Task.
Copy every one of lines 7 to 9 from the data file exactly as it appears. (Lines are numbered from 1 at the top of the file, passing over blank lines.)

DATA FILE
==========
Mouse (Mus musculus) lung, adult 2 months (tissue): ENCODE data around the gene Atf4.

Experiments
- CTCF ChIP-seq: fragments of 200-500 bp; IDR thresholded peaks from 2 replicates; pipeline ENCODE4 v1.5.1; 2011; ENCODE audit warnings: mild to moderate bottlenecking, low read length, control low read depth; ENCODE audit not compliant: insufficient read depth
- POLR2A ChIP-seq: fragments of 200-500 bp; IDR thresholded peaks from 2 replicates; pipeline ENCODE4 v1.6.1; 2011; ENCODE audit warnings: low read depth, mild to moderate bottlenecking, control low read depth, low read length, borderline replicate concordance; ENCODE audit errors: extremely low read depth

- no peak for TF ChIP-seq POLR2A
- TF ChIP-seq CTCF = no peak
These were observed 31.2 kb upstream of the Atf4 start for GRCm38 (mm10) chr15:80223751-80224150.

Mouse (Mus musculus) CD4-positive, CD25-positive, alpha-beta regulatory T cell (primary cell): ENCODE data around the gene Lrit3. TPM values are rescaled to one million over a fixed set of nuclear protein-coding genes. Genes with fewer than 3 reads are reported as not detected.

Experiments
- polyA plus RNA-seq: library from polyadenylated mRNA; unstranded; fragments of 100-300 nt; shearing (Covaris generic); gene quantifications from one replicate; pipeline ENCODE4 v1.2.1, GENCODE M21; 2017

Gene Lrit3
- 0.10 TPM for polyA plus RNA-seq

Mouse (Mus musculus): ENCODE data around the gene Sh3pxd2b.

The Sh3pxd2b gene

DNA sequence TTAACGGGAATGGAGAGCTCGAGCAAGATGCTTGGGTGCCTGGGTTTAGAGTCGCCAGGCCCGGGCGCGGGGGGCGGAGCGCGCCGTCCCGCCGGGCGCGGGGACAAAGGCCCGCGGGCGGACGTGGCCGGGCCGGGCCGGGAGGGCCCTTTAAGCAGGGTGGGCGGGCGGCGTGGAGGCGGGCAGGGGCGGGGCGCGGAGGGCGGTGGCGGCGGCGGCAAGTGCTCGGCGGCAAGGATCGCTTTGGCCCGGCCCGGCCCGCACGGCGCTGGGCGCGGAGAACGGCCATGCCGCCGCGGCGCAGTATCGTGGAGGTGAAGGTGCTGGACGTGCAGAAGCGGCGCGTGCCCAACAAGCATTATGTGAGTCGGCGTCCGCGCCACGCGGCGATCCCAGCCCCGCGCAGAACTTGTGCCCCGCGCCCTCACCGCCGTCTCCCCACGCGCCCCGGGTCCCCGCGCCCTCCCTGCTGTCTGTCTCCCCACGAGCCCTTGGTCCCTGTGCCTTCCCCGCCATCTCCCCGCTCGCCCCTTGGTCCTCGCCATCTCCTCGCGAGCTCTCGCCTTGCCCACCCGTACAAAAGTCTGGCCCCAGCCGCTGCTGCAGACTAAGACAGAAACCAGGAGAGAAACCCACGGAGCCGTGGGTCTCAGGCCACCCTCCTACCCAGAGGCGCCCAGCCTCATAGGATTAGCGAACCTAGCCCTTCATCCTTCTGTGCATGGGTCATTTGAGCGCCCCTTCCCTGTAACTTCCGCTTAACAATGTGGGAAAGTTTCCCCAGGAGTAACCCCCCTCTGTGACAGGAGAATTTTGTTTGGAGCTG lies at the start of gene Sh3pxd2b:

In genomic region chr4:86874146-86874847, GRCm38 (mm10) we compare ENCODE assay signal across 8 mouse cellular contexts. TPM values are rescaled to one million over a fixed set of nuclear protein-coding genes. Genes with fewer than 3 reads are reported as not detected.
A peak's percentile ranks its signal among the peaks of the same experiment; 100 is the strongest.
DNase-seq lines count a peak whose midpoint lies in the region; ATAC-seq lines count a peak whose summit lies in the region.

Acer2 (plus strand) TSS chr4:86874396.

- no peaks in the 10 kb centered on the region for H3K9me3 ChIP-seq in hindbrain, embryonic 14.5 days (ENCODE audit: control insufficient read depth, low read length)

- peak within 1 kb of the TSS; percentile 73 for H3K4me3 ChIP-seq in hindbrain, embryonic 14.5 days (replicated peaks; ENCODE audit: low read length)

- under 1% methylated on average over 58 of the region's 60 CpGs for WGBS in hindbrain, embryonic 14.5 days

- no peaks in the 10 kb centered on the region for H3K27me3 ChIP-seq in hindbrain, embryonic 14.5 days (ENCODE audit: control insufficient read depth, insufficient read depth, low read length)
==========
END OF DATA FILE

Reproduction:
These were observed 31.2 kb upstream of the Atf4 start for GRCm38 (mm10) chr15:80223751-80224150.

Mouse (Mus musculus) CD4-positive, CD25-positive, alpha-beta regulatory T cell (primary cell): ENCODE data around the gene Lrit3. TPM values are rescaled to one million over a fixed set of nuclear protein-coding genes. Genes with fewer than 3 reads are reported as not detected.

Experiments